It is critical for everyone to find a home that is right for them. Given the current lack of inventory, this can be a significant challenge. Fortunately, the National Association of Realtors (NAR) keeps track of numerous market aspects, including how long the average family stays in a home. For the past few decades, the average family has stayed in their home for approximately six years; however, during the past few years, that average has gone up to nine years. This means that the average homeowner is keeping his or her house longer than he or she did in the past. Why is this happening?
Why Are Families Staying In Their Homes Longer Than Before?
There are numerous reasons why this might be taking place. First, the real estate market crashed just over ten years ago. When home prices fell, homeowners were worried that they would not be able to sell their home at a price that would pay off their mortgage, also known as a home sale. Therefore, they decided to stay in their homes longer until their homes recouped their value.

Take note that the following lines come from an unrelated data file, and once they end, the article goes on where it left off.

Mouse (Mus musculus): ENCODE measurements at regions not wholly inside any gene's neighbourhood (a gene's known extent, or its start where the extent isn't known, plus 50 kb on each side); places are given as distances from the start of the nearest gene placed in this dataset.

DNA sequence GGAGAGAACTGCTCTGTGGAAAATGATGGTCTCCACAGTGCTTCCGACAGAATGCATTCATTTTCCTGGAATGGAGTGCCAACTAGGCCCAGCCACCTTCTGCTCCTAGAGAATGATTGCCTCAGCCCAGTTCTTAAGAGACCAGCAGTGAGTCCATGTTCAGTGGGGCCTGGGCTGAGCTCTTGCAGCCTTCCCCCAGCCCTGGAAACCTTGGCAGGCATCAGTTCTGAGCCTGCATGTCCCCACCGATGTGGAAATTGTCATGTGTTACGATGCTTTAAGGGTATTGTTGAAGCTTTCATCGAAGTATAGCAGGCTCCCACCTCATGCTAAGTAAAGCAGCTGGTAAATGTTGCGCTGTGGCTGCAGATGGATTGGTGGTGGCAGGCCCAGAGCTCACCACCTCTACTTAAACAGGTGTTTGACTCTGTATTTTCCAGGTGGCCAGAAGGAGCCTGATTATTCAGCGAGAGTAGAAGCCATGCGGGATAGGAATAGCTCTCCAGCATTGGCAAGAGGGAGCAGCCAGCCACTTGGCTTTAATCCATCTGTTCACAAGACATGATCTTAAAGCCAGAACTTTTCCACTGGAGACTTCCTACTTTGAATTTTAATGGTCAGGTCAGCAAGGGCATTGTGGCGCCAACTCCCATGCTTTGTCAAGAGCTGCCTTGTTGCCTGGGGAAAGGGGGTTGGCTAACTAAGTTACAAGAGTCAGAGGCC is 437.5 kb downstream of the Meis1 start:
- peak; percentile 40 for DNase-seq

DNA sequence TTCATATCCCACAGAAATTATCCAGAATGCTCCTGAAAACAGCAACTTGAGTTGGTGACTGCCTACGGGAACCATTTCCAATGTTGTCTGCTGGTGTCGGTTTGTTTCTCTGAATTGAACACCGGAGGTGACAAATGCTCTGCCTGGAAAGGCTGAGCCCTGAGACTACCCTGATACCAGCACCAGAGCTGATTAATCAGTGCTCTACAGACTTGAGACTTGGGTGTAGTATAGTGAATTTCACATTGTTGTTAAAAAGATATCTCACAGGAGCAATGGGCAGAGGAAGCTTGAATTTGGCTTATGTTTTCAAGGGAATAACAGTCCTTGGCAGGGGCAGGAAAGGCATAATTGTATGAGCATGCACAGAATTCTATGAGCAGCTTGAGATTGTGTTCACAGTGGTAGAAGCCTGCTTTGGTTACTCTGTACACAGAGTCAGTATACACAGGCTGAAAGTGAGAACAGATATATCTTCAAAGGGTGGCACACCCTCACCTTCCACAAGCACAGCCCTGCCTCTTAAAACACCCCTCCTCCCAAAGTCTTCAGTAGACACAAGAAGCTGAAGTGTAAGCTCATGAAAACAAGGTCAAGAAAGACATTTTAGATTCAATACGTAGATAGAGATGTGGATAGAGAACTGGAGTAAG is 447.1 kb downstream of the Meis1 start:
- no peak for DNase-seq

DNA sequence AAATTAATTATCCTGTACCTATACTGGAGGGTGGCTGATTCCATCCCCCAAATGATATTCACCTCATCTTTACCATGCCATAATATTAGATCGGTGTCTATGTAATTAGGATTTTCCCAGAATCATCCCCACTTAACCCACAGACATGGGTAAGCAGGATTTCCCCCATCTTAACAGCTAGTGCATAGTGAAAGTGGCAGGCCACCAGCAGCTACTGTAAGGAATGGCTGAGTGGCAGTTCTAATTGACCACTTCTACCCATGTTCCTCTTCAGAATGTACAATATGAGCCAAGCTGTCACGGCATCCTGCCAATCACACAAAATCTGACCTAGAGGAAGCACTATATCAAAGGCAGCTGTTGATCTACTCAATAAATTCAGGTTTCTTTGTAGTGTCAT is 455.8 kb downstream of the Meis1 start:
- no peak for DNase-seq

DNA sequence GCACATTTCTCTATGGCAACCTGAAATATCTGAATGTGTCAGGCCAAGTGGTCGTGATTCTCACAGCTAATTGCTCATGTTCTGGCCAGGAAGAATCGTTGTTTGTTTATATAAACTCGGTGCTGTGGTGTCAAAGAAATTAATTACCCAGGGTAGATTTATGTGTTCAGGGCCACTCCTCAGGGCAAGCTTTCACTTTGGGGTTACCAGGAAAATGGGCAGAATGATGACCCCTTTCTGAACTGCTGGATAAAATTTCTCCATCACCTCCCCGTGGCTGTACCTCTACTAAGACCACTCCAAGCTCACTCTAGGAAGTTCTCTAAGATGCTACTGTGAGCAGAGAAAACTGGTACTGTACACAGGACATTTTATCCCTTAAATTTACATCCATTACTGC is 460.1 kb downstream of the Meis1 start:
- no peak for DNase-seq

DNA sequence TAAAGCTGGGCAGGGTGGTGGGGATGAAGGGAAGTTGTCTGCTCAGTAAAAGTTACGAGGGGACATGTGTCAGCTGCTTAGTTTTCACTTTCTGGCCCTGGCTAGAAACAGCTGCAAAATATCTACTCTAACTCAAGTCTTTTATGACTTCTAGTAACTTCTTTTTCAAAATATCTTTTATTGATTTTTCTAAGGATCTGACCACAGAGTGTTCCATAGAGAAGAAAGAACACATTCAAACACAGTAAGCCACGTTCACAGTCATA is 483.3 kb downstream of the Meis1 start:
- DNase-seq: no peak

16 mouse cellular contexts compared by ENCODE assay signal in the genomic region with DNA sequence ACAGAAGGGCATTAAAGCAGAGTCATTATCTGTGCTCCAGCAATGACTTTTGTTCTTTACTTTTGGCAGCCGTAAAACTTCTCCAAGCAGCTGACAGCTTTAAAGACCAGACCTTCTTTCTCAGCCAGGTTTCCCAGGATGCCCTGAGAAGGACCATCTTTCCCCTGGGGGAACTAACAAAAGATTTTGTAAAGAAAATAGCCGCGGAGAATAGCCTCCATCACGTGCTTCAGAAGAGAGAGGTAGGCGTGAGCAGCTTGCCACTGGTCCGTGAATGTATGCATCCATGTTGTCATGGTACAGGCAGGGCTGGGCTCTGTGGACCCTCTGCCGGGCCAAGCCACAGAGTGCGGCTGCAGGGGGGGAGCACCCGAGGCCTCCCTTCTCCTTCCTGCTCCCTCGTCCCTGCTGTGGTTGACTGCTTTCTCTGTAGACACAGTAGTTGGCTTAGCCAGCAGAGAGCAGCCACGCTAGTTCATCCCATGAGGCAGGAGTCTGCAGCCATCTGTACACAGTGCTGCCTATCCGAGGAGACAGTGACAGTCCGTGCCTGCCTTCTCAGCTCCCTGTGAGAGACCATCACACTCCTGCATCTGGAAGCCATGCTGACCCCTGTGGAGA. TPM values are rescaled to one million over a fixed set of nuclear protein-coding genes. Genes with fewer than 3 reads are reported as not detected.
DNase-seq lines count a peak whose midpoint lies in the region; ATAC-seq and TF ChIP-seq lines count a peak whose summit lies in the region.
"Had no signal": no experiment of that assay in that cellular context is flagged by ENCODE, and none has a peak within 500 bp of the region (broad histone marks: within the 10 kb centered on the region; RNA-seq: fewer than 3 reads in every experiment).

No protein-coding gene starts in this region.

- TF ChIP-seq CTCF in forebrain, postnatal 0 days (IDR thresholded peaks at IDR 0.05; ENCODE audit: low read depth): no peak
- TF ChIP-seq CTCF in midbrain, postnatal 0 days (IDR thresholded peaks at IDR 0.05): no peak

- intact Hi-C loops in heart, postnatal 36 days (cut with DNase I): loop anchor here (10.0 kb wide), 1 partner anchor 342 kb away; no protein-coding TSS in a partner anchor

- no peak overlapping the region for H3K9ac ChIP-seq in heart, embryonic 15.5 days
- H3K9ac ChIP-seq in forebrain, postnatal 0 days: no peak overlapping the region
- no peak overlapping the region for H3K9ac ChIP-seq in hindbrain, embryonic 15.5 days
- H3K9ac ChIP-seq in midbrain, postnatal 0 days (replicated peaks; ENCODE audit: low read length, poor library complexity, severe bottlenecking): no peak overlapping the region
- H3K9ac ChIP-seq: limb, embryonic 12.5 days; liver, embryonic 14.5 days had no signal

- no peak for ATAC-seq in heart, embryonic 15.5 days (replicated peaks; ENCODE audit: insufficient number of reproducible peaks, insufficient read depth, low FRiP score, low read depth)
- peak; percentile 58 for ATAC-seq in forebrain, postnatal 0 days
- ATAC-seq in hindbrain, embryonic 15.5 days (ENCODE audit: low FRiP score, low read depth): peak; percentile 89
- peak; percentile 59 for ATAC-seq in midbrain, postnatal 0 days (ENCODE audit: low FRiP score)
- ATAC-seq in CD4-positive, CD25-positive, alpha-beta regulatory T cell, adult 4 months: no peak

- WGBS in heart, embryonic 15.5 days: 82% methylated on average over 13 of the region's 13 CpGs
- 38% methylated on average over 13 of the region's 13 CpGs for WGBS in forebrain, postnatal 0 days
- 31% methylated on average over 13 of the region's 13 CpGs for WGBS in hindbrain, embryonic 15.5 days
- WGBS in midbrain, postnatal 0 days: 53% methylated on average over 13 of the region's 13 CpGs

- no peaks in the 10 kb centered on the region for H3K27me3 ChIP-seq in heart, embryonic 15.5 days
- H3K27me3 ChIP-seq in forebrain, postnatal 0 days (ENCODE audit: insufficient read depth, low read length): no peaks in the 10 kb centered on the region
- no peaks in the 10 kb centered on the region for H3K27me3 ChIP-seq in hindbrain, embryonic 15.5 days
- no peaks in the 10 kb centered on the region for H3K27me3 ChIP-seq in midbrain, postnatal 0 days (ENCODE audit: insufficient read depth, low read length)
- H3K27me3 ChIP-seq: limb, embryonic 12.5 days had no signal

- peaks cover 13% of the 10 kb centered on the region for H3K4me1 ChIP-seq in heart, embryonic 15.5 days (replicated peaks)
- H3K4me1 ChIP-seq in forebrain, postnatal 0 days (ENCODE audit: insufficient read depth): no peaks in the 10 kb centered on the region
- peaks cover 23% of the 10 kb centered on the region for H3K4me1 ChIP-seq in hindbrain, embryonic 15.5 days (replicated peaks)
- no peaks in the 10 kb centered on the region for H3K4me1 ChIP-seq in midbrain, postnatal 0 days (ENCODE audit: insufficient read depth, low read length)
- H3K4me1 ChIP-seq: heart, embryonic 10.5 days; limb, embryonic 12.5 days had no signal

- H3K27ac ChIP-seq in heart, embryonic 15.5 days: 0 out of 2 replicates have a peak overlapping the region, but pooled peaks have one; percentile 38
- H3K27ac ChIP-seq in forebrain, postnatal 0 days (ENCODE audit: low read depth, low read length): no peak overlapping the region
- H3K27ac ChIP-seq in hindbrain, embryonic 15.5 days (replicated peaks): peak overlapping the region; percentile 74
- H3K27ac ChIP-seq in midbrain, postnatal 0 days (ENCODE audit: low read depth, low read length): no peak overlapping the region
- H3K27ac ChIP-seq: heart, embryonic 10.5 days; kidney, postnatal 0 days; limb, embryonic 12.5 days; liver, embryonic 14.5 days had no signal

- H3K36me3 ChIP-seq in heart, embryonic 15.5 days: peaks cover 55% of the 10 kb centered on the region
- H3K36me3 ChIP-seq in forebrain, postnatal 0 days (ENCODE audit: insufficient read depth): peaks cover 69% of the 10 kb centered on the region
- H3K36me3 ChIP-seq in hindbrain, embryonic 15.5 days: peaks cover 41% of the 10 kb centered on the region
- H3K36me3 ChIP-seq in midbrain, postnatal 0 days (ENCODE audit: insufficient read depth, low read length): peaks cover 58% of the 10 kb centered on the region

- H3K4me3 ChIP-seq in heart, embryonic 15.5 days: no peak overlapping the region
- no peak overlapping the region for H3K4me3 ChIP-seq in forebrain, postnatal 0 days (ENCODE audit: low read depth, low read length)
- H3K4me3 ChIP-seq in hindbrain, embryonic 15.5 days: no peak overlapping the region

In addition, there was a lot of uncertainty about the economy, causing some homeowners to think twice about making a move. They might have been worried that they wouldn’t have the money to cover emergency expenses if they paid for a move.
Finally, the homeownership rate among the younger generation, including those getting ready to have kids, has still not caught up to previous generations. When this generation starts to look for better school districts or more room, they might start looking for houses, causing them to move more frequently. Because they might not currently own homes, they are not selling homes, and thus not bringing down the median tenure.
What Is The Impact On The Housing Market?
So, what does this mean for the housing market? If families are moving frequently, they might not be in houses that are right for their family circumstances. As a result, baby boomers who are looking to downsize or parents with multiple children in a 2-bedroom house might be looking to move in the foreseeable future. Given the current lack of inventory, this might be a bit of a challenge.
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